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‘Birthday boy’ Bell would be amazed at phone’s impact on pop culture

Check out some of Alexander Graham Bell’s device’s high-profile appearances in movie plots, skits and pop songs.

Chuck Slocum

Alexander Graham Bell

This month marks the 165th anniversary of the birth of Alexander Graham Bell (1847-1922).

 We’ve come a long way since Bell, as legend has it, made that first brief “call” — a March 10, 1876, message to his assistant: “Mr. Watson, come here. I want to see you.”

In the process, he launched a communication medium that’s still revolutionizing the world — with each phone innovation making last month’s model seem a step closer to the trash heap of obsolescence.

Over the years, the telephone has played key roles in shrinking the world and connecting people at all times and places. But I wanted to concentrate on some of its high-profile appearances in pop culture, particularly movie plots, skits and popular songs.

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Check ’em out here — not a wrong number in the bunch.

Movie scenes

We’ll start with a lighter one before moving on to some really tense phone encounters:

• Billy Crystal leaves Meg Ryan a “Call Me” phone message in the 1989 romcom, “When Harry Met Sally.”

“Fail Safe,” a 1964 nuclear-age thriller, builds to the crisis scene as the president (Henry Fonda) and the Soviet premier trade tense hot-line exchanges with the help of an interpreter (the then-unknown Larry Hagman of future “Dallas” fame). Spoiler alert: This film clip includes the ending sequence.)

• Another tense story, 1948’s “Sorry, Wrong Number,” puts Barbara Stanwyck in jeopardy as she plays an invalid who overhears a phone call about an imminent murder.

• And a murder plot goes awry after Grace Kelly answers the phone in Alfred Hitchcock’s 1954 film “Dial M for Murder.”

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Unfortunately, the “Dial M” film clip isn’t embeddable — which is also the case with my two favorite phone calls from the 1976 Watergate film “All the President’s Men.”  In both instances, Robert Redford (as Washington Post report Bob Woodward) talks to Minnesotans caught up in events, the late businessman Kenneth Dahlberg and former Congressman/Nixon Campaign Manager Clark MacGregor.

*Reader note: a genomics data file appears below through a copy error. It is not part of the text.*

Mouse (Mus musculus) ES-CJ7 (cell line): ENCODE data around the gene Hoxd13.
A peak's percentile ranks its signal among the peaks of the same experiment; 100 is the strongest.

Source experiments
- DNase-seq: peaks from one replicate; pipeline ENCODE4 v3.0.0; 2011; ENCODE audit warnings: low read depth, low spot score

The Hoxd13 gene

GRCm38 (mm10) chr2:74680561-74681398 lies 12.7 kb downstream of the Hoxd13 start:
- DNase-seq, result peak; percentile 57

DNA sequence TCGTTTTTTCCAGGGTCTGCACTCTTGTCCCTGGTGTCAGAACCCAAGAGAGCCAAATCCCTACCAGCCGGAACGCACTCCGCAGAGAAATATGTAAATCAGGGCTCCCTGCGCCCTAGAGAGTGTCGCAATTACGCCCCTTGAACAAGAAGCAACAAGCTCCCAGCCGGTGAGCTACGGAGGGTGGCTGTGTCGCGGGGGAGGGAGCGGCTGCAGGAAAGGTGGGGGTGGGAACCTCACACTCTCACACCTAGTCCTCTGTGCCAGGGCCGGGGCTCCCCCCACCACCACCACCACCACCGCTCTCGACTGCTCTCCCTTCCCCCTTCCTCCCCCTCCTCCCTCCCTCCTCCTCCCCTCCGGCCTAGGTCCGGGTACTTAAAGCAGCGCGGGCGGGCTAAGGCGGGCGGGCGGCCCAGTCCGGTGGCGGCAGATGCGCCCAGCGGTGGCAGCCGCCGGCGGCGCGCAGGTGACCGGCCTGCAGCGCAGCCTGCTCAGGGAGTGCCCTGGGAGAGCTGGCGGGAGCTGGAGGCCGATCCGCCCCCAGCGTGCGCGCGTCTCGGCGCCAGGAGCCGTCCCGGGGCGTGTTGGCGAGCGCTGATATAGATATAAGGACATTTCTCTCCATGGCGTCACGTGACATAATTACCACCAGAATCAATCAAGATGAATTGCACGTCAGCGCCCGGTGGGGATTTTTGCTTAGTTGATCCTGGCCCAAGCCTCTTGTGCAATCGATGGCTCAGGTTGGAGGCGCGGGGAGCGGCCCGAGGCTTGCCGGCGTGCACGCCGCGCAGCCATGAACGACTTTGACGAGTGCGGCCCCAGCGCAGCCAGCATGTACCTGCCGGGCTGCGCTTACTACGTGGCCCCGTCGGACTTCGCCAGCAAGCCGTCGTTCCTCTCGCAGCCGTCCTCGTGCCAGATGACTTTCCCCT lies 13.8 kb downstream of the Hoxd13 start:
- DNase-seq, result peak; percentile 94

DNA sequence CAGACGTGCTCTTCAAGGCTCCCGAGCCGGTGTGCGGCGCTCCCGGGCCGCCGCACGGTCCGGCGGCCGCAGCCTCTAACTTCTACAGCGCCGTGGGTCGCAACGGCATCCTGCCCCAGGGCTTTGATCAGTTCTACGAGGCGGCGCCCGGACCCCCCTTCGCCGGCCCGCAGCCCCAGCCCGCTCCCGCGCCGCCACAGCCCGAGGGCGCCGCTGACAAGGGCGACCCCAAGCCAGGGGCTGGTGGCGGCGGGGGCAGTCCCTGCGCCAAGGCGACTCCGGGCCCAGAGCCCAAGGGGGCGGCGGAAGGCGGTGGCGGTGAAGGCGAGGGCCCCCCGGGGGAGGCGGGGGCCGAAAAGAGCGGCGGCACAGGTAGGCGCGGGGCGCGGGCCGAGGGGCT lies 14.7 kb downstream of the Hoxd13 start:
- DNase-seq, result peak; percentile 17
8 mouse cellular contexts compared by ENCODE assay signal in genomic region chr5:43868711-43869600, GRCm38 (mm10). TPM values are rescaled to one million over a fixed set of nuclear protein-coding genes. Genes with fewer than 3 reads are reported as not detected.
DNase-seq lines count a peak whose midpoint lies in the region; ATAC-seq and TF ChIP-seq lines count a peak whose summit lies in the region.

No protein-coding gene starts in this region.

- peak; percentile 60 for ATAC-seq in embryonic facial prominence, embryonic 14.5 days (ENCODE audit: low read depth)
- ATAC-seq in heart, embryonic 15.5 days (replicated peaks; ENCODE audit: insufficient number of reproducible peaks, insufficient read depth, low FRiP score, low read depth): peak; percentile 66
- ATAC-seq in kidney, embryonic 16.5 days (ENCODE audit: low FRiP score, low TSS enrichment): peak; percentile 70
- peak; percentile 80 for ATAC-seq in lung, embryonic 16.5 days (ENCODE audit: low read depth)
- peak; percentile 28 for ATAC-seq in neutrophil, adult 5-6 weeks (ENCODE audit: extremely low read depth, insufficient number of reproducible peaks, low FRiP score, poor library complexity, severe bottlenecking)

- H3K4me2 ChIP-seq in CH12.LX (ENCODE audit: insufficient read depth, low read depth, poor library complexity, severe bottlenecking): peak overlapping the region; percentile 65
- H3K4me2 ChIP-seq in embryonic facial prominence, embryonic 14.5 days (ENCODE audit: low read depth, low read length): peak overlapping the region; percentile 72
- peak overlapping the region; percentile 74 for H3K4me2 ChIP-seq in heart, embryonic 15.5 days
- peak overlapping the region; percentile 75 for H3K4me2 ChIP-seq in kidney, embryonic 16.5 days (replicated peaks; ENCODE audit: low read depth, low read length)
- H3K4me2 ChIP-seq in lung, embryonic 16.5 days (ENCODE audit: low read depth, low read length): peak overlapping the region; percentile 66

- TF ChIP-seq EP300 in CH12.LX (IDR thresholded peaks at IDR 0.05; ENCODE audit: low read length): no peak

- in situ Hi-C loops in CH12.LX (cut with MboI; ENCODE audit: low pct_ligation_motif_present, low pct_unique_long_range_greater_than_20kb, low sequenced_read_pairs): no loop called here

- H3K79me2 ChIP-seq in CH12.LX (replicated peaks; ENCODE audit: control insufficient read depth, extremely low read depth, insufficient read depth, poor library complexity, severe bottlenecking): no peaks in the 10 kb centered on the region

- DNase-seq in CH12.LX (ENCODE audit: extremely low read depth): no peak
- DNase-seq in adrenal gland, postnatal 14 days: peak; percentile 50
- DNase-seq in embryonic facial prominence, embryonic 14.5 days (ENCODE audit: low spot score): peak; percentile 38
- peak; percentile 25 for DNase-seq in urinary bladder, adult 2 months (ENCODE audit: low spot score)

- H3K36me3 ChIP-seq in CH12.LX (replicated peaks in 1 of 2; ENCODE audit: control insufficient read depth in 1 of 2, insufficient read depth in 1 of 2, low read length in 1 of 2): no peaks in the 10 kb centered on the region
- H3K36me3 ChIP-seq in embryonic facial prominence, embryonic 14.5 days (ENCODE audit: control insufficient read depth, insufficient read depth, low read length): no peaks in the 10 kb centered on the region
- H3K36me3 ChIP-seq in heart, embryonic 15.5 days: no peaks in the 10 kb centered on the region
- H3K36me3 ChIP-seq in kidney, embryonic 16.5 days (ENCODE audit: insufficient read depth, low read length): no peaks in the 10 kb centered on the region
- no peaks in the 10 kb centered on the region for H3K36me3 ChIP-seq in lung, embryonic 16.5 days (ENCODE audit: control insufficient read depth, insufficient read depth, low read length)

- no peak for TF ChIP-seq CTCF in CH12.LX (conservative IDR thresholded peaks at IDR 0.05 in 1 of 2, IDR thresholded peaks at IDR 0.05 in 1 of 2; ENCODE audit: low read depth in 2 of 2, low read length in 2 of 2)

Skits

A couple of timeless routines:

•  Bob Newhart’s classic Empire State Building phone call skit about a guard’s hectic first night on the job.

Ernestine, Lily Tomlin’s persistent phone company operator from “Rowan & Martin’s Laugh-In.”

A sampling of telephone songs

Speaking of phone operators, here are a couple of songs about them:

• Jim Croce’s “Operator (That’s Not the Way It Feels).”

• And Manhattan Transfer’s “Operator,” featuring a very long, long-distance call.  

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And some phone love songs:

• Two like-titled songs: Chris Montez’s “Call Me” and  Blondie’s “Call Me.”

• Stevie Wonder’s “I Just Called to Say I Love You.”

• Paul Anka’s “Kissin’ on the Phone.”

• Three songs about phone manners (or lack of them): The Orlons’ “Don’t Hang Up,” Sugarloaf’s “Don’t Call Us, We’ll Call You” and the Beatles’ “You Know My Name (Look Up the Number).”

• Four “waiting” songs: Cymarron’s Rings,” and ELO’s “Telephone Line” and two from ’60s heartthrob Shelley Fabares: “Telephone (Won’t You Ring)” and “Ronnie, Call Me When You Get a Chance.”

• A novelty song filled with double entendres: Meri Wilson’s “Telephone Man.”

• And three phone-number songs: The Marvelettes’ “Beechwood 4-5789,” Wilson Pickett’s “634-5789 (Soulsville, USA)” and  Tommy Tutone’s      “867-5309/Jenny.”

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On another topic, if you’re in the mood to celebrate April Fools’ Day on Sunday, here’s an old list of mine offering 24 “fool” songs – one for each hour of the day.